Measurements And Main Results: The present report provides data that support a strong protective role for the Ang-1/Tie2 system in two experimental models of LPS-induced acute lung injury. In a rat model, cell-based Ang-1 gene transfer improved morphological, biochemical, and molecular indices of lung injury and inflammation. These findings were confirmed in a gain-of-function conditional, targeted transgenic mouse model, in which Ang-1 reduced endothelial cell activation and the expression of adhesion molecules, associated with a marked improvement in airspace inflammation and intraalveolar septal thickening. Moreover, heterozygous Tie2-deficient mice demonstrated enhanced evidence of lung injury and increased early mortality.

Conclusions: These results support a critical role for the Ang-1/Tie2 axis in modulating the pulmonary vascular response to lung injury and suggest that Ang-1 therapy may represent a potential new strategy for the treatment and/or prevention of acute respiratory distress syndrome in critically ill patients.
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http://dx.doi.org/10.1164/rccm.200609-1370OCDOI Listing
May 2007

Regulation of endothelin-1 by angiopoietin-1: implications for inflammation.

Exp Biol Med (Maywood) 2006 Jun;231(6):985-91

Terrence Donnelly Research Laboratories, Division of Cardiology, St. Michae's Hospital, Toronto, Ontario, Canada.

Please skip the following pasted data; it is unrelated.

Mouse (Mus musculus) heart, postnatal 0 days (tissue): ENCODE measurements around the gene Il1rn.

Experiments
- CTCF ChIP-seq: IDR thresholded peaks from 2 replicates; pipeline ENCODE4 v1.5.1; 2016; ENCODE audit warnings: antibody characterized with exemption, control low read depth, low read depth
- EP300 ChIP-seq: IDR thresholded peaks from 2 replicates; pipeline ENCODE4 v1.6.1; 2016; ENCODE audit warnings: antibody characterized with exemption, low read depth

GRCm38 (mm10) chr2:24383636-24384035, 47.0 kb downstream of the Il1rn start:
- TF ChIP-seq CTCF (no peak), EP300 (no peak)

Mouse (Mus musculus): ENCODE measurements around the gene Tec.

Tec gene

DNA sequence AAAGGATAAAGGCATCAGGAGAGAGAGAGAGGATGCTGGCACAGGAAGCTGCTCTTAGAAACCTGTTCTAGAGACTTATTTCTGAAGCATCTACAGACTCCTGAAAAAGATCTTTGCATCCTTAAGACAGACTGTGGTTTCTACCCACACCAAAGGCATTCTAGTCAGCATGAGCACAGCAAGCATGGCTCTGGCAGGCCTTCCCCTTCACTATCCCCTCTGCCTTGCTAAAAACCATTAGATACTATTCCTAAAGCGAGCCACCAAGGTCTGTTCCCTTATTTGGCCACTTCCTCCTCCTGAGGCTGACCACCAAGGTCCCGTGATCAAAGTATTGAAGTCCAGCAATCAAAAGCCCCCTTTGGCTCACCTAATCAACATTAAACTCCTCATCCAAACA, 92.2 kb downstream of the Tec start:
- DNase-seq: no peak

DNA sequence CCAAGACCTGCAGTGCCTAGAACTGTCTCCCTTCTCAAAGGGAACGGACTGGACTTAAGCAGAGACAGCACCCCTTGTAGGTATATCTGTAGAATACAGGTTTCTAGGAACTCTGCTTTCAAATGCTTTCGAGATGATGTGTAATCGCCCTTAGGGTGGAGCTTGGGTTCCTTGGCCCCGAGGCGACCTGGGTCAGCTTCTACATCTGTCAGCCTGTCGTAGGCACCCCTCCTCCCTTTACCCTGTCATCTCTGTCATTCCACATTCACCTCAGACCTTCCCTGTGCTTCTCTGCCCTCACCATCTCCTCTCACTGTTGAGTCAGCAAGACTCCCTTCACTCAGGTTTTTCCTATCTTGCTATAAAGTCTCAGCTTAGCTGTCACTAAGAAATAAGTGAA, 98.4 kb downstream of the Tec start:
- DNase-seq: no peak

Endothelin-1 (ET-1) is increasingly recognized as a proinflammatory mediator in various diseases, such as atherosclerosis and acute respiratory distress syndrome (ARDS). Angiopoietin-1 (Ang-1), a ligand of the endothelial receptor Tie2, inhibits endothelial apoptosis, reduces vascular leakage, and suppresses the induction of inflammatory markers, indicating that it has diverse vasoprotective, anti-inflammatory actions. Thus, we examined the effects of Ang-1 on ET-1 production in vitro and in vivo and investigated cell-based gene transfer of Ang-1 in a rat model of lipopolysaccharide (LPS)-induced ARDS. Cultured human endothelial cells were treated with recombinant Ang-1 with or without tumor necrosis factor-alpha (TNF-alpha) (100 U/ml). ET-1 release into the culture medium after 24 hrs was determined by enzyme-linked immunosorbent assay. Levels of preproendothelin-1 (ppET-1) mRNA were measured by quantitative reverse transcription-polymerase chain reaction. Fisher344 rats were subjected to cell-based gene transfer to the lung circulation by injecting syngeneic fibroblasts transfected with Ang-1 cDNA or a null plasmid vector. After 24 hrs, LPS (100 microg/kg body wt) was instilled intratracheally to induce pulmonary inflammation. Bronchoalveolar lavage was performed 6 hrs later, and lungs were harvested for histologic and molecular analyses. ET-1 release from cultured endothelial cells was dose-dependently reduced by Ang-1, which also prevented induction of ET-1 release by TNF-alpha (P < 0.05). RNA expression of ppET-1 was similarly reduced. In LPS-challenged lungs, ppET-1 RNA was induced 3.4-fold, and ET-1 protein in lavage fluid was increased 5.6-fold (P < 0.05). Ang-1 gene transfer attenuated the LPS-induced increases in ppET-1 RNA and lavage ET-1 protein by 34% and 33%, respectively (P < 0.05). The downregulation of ET-1 correlated with the amelioration of pulmonary inflammation, as indicated by reductions in leukocyte infiltration (by 43%) and intra-alveolar septal thickening (by 40%). These results show that ET-1 transcript and protein levels are downregulated by Ang-1 in both in vitro and in vivo systems and that cell-based Ang-1 gene transfer markedly ameliorated inflammation in vivo in an experimental model of ARDS. Thus, cell-based gene transfer of Ang-1 may provide a novel treatment strategy for ARDS by attenuating vascular inflammation via suppression of ET-1.